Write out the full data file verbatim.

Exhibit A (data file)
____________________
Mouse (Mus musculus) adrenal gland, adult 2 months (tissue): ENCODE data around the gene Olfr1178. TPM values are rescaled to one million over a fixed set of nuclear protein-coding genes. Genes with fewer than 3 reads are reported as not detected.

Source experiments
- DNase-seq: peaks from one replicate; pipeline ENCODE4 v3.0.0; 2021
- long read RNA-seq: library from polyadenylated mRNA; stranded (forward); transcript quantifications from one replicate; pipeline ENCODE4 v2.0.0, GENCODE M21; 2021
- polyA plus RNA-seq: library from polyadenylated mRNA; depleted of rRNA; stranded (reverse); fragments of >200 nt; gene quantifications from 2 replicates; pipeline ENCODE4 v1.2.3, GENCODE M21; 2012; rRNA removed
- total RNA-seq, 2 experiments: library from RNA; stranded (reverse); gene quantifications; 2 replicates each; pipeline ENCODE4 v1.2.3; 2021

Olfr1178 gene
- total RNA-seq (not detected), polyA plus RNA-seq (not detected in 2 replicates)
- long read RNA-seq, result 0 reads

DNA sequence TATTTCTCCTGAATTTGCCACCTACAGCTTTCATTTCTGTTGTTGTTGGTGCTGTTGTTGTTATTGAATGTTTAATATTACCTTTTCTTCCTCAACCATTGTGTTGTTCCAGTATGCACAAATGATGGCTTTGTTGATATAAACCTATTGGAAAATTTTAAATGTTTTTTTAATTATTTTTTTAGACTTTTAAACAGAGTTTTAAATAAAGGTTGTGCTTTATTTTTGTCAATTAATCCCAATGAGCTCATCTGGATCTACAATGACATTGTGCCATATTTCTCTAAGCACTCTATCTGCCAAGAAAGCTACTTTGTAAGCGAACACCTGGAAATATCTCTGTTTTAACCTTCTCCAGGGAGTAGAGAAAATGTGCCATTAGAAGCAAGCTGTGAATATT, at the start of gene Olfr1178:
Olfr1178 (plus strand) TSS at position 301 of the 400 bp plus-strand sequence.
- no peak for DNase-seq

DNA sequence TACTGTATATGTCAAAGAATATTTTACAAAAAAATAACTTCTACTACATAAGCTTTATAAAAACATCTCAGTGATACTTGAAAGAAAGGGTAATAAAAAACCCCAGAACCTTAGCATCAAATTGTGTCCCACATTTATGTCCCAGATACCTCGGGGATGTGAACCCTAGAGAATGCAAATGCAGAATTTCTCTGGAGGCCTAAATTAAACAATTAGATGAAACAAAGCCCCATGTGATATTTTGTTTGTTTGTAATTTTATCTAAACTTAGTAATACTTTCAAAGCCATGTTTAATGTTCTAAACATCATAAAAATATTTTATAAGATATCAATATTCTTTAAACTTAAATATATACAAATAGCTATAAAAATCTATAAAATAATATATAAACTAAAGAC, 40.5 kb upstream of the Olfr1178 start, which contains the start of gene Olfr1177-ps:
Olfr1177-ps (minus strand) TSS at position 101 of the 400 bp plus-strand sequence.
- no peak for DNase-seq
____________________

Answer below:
Mouse (Mus musculus) adrenal gland, adult 2 months (tissue): ENCODE data around the gene Olfr1178. TPM values are rescaled to one million over a fixed set of nuclear protein-coding genes. Genes with fewer than 3 reads are reported as not detected.

Source experiments
- DNase-seq: peaks from one replicate; pipeline ENCODE4 v3.0.0; 2021
- long read RNA-seq: library from polyadenylated mRNA; stranded (forward); transcript quantifications from one replicate; pipeline ENCODE4 v2.0.0, GENCODE M21; 2021
- polyA plus RNA-seq: library from polyadenylated mRNA; depleted of rRNA; stranded (reverse); fragments of >200 nt; gene quantifications from 2 replicates; pipeline ENCODE4 v1.2.3, GENCODE M21; 2012; rRNA removed
- total RNA-seq, 2 experiments: library from RNA; stranded (reverse); gene quantifications; 2 replicates each; pipeline ENCODE4 v1.2.3; 2021

Olfr1178 gene
- total RNA-seq (not detected), polyA plus RNA-seq (not detected in 2 replicates)
- long read RNA-seq, result 0 reads

DNA sequence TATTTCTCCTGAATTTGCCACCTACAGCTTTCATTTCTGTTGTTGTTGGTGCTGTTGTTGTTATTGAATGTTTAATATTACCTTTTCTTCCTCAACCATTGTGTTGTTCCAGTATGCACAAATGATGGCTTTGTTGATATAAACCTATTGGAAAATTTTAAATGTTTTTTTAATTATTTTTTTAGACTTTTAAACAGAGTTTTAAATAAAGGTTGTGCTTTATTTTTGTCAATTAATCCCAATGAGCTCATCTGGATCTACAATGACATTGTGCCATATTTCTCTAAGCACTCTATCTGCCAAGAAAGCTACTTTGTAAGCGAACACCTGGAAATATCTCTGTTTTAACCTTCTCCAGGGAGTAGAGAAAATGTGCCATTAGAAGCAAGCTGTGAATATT, at the start of gene Olfr1178:
Olfr1178 (plus strand) TSS at position 301 of the 400 bp plus-strand sequence.
- no peak for DNase-seq

DNA sequence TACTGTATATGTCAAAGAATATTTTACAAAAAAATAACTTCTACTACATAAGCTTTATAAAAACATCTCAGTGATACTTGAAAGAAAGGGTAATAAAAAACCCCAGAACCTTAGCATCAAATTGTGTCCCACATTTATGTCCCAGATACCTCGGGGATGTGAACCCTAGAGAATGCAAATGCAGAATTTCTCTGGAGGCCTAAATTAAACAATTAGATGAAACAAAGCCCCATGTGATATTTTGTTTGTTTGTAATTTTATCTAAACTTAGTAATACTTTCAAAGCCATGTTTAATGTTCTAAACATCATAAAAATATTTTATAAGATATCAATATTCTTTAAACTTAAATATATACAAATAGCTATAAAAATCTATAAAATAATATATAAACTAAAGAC, 40.5 kb upstream of the Olfr1178 start, which contains the start of gene Olfr1177-ps:
Olfr1177-ps (minus strand) TSS at position 101 of the 400 bp plus-strand sequence.
- no peak for DNase-seq